Lebanon will implement a new official exchange rate of 15,000 pounds per US dollar on February 1 according to central bank governor Riad Salameh, representing a 90% devaluation from the country’s current official rate at 1,507 pounds, which has remained stable for 25 years.
According to Salameh, the move will apply to banks, resulting in a drop in the equity of the institutions at the heart of the country’s 2019 financial implosion.
The central bank governor said commercial banks in the country “will see their pound equity decrease once translated into dollars at 15,000 instead of 1,500,” adding that banks has five years “to reconstitute the losses due to the devaluation” in order to manage the impact of the change.
Salameh stated that the move to 15,000 was a step toward unifying different exchange rates, which was in line with a draft deal Lebanon agreed to with the International Monetary Fund (IMF) last year outlining the requirements for unlocking a $3 billion bailout.
The IMF has advocated for urgent rate unification and has stated that Lebanese authorities should deal with an estimated $70 billion in financial sector losses, which are largely considered the result of decades of wasteful expenditure, corruption, and mismanagement. The IMF agreement is widely regarded as the only path for Lebanon to begin rebuilding its financial system and recover from the catastrophe.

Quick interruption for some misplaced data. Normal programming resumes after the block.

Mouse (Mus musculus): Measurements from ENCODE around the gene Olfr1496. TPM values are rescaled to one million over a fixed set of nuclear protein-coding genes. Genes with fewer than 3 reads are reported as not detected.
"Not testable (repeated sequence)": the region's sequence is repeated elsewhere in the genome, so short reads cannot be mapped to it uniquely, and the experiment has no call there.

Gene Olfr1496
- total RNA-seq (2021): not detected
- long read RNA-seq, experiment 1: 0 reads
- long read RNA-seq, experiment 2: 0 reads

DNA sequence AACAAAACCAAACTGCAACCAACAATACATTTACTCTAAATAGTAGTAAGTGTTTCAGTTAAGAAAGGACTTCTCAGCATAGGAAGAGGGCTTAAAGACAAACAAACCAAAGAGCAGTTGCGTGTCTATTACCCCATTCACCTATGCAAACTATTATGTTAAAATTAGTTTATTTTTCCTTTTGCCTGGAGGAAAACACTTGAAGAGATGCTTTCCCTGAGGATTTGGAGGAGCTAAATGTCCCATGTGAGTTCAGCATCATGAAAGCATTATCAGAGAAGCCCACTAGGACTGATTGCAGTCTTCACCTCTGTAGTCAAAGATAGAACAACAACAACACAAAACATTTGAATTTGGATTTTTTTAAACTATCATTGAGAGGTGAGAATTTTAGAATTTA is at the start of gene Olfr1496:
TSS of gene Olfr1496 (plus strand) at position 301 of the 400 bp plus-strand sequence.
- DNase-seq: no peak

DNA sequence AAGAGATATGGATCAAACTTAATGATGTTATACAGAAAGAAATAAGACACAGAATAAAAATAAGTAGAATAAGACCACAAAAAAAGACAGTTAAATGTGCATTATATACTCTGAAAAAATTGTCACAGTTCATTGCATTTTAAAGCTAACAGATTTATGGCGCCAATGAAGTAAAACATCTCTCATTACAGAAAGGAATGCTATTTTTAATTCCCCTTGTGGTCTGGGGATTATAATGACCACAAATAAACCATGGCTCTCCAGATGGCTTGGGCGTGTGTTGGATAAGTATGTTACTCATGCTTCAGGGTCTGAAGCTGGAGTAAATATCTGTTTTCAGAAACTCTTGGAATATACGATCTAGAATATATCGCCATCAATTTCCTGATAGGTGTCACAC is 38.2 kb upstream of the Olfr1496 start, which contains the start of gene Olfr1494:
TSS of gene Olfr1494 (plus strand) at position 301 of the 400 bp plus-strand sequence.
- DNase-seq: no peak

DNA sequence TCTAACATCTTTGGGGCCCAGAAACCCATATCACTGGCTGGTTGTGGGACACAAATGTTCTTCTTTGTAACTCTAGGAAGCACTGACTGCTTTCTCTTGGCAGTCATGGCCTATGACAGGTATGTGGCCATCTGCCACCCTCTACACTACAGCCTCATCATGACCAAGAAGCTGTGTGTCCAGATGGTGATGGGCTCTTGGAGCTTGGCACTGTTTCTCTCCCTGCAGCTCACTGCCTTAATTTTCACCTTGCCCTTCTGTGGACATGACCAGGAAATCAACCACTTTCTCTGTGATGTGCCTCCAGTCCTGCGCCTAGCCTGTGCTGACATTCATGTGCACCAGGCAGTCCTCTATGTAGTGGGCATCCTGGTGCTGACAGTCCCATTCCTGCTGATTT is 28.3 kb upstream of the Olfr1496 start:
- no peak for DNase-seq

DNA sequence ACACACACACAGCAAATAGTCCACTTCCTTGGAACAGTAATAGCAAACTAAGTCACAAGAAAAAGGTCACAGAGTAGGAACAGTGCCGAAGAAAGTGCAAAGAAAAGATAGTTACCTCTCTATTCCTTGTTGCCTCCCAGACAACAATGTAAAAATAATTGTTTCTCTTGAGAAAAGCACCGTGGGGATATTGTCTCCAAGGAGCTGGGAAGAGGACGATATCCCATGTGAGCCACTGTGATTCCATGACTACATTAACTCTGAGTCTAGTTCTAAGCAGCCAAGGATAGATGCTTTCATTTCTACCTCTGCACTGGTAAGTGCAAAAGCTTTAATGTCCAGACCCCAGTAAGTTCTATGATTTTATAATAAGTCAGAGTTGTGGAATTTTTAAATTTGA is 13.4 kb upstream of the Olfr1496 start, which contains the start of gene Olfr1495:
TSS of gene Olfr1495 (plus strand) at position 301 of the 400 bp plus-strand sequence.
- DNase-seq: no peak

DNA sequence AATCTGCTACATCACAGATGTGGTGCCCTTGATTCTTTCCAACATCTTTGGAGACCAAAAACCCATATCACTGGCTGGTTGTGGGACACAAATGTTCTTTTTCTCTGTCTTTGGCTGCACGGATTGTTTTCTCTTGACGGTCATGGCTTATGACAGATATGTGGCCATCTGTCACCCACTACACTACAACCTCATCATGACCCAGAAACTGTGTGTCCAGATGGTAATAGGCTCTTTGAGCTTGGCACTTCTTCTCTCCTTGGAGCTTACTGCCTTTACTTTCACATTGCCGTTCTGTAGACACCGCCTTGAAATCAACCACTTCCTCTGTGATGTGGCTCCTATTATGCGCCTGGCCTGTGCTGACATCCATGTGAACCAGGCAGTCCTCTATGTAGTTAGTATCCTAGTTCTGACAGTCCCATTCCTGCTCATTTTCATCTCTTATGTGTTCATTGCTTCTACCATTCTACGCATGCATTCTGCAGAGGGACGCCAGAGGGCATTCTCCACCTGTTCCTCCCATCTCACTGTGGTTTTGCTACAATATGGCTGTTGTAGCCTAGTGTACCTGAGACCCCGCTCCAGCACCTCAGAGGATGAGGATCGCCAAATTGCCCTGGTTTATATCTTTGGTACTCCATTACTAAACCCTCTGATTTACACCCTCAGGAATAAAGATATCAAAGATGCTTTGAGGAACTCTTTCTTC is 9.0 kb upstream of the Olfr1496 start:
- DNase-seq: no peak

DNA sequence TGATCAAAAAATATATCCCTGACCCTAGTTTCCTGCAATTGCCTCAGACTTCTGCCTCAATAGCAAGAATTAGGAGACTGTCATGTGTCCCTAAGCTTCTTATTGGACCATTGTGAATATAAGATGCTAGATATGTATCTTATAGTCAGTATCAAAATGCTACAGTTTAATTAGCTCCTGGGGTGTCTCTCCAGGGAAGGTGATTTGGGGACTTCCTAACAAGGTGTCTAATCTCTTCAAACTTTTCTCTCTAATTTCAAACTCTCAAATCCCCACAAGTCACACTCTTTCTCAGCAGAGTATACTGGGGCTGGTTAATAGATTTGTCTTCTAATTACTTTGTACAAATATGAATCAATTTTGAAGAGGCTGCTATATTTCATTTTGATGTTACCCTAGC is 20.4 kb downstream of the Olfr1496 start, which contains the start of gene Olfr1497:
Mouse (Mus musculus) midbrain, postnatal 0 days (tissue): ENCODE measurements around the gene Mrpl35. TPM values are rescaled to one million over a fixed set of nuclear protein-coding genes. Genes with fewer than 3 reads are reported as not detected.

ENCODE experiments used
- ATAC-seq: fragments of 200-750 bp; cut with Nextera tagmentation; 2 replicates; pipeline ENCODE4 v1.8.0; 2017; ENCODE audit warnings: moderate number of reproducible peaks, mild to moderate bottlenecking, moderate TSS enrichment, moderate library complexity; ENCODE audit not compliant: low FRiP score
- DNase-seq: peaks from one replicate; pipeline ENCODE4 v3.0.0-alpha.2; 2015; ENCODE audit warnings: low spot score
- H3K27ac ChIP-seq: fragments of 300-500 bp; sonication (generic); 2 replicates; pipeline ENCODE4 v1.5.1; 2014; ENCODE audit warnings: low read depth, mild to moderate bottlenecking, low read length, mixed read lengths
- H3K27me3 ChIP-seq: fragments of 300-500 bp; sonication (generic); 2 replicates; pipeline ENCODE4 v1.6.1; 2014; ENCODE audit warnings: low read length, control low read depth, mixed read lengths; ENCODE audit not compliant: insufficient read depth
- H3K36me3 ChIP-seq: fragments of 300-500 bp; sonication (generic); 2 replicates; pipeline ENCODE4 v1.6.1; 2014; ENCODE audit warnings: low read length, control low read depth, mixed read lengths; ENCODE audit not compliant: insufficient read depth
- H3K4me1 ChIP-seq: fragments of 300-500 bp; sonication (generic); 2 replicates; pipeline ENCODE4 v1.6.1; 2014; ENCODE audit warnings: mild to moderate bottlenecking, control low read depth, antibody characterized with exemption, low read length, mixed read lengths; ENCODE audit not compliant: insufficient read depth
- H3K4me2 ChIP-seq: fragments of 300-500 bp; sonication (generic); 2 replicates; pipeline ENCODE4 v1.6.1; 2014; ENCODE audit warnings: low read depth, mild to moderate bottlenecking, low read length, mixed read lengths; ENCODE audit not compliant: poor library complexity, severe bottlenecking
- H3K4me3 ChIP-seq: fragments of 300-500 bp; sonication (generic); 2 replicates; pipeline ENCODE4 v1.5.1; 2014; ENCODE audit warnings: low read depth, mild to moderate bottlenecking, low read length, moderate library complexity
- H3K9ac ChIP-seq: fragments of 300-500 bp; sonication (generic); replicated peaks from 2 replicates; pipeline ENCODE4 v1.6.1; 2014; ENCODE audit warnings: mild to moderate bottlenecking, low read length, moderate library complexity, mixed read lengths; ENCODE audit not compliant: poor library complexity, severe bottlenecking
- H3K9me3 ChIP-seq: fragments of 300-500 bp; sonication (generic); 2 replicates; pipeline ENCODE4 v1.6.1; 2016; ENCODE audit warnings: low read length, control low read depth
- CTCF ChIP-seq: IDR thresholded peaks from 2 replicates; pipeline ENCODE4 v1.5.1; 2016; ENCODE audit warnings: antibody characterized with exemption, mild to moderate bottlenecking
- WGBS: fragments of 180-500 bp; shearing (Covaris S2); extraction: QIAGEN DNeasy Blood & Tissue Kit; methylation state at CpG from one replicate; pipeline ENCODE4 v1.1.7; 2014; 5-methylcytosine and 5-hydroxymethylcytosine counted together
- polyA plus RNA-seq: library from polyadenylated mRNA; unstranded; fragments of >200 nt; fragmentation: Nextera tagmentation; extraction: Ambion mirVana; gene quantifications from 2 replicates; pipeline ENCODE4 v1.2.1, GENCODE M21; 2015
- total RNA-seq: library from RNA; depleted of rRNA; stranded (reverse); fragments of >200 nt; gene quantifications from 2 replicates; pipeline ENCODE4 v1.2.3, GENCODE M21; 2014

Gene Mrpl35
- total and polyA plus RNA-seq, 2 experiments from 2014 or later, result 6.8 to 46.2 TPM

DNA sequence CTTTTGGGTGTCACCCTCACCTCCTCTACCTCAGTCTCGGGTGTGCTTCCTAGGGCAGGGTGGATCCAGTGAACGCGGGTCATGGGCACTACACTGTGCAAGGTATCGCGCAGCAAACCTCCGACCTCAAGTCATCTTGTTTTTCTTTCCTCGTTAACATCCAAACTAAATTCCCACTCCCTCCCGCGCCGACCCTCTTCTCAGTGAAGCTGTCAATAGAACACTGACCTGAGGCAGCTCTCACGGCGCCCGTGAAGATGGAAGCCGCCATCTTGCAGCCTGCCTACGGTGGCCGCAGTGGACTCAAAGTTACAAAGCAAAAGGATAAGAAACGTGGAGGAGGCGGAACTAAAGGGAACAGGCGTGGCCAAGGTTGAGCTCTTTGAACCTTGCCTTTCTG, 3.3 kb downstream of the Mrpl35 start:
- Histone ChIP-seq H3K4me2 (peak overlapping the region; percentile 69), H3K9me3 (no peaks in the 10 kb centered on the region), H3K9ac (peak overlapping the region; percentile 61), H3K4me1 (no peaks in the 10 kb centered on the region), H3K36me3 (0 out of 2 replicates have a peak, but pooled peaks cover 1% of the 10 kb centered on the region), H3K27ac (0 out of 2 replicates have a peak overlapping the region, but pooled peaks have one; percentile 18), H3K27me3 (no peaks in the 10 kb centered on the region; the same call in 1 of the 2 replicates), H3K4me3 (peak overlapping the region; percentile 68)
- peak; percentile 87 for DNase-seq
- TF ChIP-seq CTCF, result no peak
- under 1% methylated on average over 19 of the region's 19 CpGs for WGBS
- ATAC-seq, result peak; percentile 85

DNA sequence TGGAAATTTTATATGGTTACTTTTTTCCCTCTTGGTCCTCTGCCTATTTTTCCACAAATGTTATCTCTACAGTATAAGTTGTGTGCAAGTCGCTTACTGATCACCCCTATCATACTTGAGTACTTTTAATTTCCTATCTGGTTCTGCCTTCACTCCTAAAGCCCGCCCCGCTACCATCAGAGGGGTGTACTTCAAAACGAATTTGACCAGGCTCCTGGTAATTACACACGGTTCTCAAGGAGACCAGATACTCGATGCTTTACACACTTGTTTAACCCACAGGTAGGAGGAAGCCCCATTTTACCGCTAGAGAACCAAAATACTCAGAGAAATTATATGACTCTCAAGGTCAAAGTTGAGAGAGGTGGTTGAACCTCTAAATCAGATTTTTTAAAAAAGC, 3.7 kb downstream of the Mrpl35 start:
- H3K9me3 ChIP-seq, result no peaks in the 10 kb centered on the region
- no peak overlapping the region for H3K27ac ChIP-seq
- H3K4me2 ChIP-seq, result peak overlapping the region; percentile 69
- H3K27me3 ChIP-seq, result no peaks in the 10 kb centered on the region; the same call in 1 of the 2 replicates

The shift in the exchange rate, however, is unlikely to alleviate one of the most debilitating parts of the crisis for regular Lebanese: the inability to readily access their dollar savings. While capital restrictions have never been formally implemented in Lebanon, banks have implemented their own controls since 2019, severely restricting withdrawals in dollars and Lebanese pounds.
Cash is king
The change from 1,507 to 15,000 is still far from the parallel market, where the pound was trading at over 57,000 per dollar on Tuesday. Since the pound began to deviate from the 1,507 rate in 2019, it has lost approximately 97% of its value.
Since banks have effectively have frozen depositors’ accounts–suspending basic services and even leading some customers to hold up tellers at gunpoint in order to access their money–people and corporations today almost entirely run in cash.
Most restaurants and coffee shops have contrite signs noting that credit cards are not accepted, but dollars are accepted at the fluctuating parallel market rate.
Fleets of mobile money exchangers zoom to offices or houses to complete transactions. Highway billboards promote money-counting equipment.
On Monday, State Prosecutor Judge Ghassan Oueidat issued a memo to Financial Prosecutor Judge Ali Ibrahim, requesting that he “immediately” order the arrest of money changers and speculators who are contributing to the “collapse of the national currency.”
Crime has increased as bank notes have been more widely available. According to Elie Anatian, CEO of security firm Salvado, yearly sales of safes have increased gradually, with a 15% increase in 2022.
On top of its dire financial situation, Lebanon hasn’t had a president since the end of October last year when Michel Aoun’s six-year term ended. The parliament has convened 11 times since but has yet to elect the country’s next leader.
With the presidential vacuum and the parliament yet to decide over the formation of a new cabinet, the nation’s most vital public institutions — schools, services, and municipalities — have been left in a paralysis, barely able to function.
Inflation surged to 171.2% in 2022, the highest in almost 40 years. The World Bank calls this crisis one of the worst in modern history, a “deliberate depression” from the government’s misuse and mismanagement of funds that has brought a tidal wave of unemployment and pushed more than half of its population below the poverty line.
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